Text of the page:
The much anticipated release of the Colorado River Management Plan (CRMP) at Grand Canyon National Park has been delayed yet again. In the balance is Colorado River management for the next decade or more. Recent events may make the outcome of this plan even more contentious.

In a statement released May 6, 2004, by Rick Ernenwein, head planner for the CRMP, Ernenwein noted "It is our desire to present a comprehensive and thorough document to the public. We are nearing completion of the Draft EIS, which we now expect to release later this summer." The projected release date is now tentatively set for late July.

Issues the Colorado River plan should address include whether or not the park will continue to allow many large groups of concessions motorized tour boat trips to race through the canyon, and how rafting access is to be distributed between the parks 14 river concessions and the general public.

Grand Canyon National Park announced in November 2003 the park would no longer allow the public to sign up to raft the river on their own, citing a backlog of over 8,000 do-it-yourself permits pending to raft the canyon. This spring, the Grand Canyon river concessions are offering sizeable discounts, hoping to fill empty bookings for 2004 and 2005, even going so far as to offer discounts to repeat customers.

The CRMP is supposed to address the distribution of use between the river concessions, which presently hold access to over 80% of river visitation, and the general public. Kevin Lewis, president of American Whitewater, comments "The average citizen can no longer even apply to wait 20-plus years to access their National Park while river concessionaires offer discounts to fill their spaces. Where is the equality in this?"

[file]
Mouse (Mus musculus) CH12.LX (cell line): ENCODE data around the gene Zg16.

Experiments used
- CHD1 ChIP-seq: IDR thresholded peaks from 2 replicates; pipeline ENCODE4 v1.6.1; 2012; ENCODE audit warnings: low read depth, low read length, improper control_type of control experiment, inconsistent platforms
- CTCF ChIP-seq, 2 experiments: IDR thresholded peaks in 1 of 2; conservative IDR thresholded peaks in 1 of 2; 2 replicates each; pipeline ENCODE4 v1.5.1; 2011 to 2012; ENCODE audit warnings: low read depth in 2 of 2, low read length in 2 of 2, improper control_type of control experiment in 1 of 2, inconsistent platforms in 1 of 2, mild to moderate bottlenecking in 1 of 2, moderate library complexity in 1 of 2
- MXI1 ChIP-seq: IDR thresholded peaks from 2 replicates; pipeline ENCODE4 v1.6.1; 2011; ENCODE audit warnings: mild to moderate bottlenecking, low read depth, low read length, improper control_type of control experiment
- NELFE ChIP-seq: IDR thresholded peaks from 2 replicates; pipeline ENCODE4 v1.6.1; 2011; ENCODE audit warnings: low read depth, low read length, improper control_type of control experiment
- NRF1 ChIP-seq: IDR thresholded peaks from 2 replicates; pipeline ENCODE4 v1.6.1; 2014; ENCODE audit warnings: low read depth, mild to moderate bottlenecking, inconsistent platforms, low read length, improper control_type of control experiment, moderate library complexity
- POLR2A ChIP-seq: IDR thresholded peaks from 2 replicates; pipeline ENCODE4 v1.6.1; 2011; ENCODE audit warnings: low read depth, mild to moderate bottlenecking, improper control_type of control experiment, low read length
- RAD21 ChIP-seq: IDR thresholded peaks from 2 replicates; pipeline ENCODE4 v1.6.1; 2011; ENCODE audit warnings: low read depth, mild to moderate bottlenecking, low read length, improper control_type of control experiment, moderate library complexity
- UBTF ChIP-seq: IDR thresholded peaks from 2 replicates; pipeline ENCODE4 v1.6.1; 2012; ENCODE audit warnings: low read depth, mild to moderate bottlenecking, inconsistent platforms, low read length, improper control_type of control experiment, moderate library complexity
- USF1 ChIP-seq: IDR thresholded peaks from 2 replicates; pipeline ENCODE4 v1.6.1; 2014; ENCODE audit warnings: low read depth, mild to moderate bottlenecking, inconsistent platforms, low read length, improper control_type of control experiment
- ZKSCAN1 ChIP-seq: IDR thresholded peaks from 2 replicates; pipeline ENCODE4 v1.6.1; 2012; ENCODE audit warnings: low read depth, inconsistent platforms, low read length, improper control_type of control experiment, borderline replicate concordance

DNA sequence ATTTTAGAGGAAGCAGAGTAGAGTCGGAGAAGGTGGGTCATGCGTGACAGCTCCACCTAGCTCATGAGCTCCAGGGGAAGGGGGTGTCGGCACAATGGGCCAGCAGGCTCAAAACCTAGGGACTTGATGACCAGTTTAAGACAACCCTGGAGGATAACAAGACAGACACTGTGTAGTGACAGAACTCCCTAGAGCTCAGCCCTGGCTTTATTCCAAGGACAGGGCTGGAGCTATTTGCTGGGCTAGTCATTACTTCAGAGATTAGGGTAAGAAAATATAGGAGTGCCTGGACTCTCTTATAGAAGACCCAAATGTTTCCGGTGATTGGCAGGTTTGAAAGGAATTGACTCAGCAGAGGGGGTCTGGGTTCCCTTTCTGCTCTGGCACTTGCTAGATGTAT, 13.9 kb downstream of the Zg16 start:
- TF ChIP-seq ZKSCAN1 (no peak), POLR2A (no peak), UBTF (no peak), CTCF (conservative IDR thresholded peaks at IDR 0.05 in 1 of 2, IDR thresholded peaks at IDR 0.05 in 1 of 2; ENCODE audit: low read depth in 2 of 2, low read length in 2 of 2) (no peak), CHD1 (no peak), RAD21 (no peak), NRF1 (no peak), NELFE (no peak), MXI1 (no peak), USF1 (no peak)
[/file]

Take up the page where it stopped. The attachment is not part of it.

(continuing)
The stakes for access between the river concessions and the boating public have never been higher. On April 19, 2004, an opinion was finally rendered by New Mexico District Court Judge Martha Vasquez overseeing a lawsuit filled by a number of river runners in 2000 over the allocation of use between the rafting public and the parks river concessions.

In Judge Vasquez's opinion, she denied all the river runners' claims but one, in that she ordered the park to complete a comprehensive review of the river management plan. John Wells, lawyer for the plaintiffs, notes "We are very disappointed with this decision and are weighing our options. I strongly suggest all boaters participate in the comment period for the new draft plan and that they inform their own congressman and senators about the issues."

Issues between river runners about who gets to go are only part of the equation, as drought continues to grip the southwest. Present forecasts indicate there may not be enough water in the river to float the thirty seven foot concessions tour boats that travel through the rocky river channel. By 10 year contract, three out of four river concessions trips use this type of large motorized watercraft. John Weisheit, Colorado River Keeper from Moab Utah, notes "Rafts will still be able to go through Grand Canyon, but the big motorized tour boats will get stranded in the rapids, just like in the summer of 2000 when the park had to use helicopters to lift concessions passengers off their stranded motorboats." Park planners are also considering shortening river rafting trip lengths for the general public. Low water flows caused by the drought will slow the speed at which oar rafts travel. This will make it more difficult to raft through the park in a shorter time frame if trip lengths are reduced. "It will be interesting to see how park planners address low water levels in the CRMP" notes Weisheit.

"Given what's at stake in this management plan" notes Tom Martin, Co-Director of River Runners For Wilderness, "it's of utmost importance that river runners and wilderness lovers let their voices be heard in the upcoming comment period. It's time to end the commercialization and wilderness value destruction occurring in this icon park."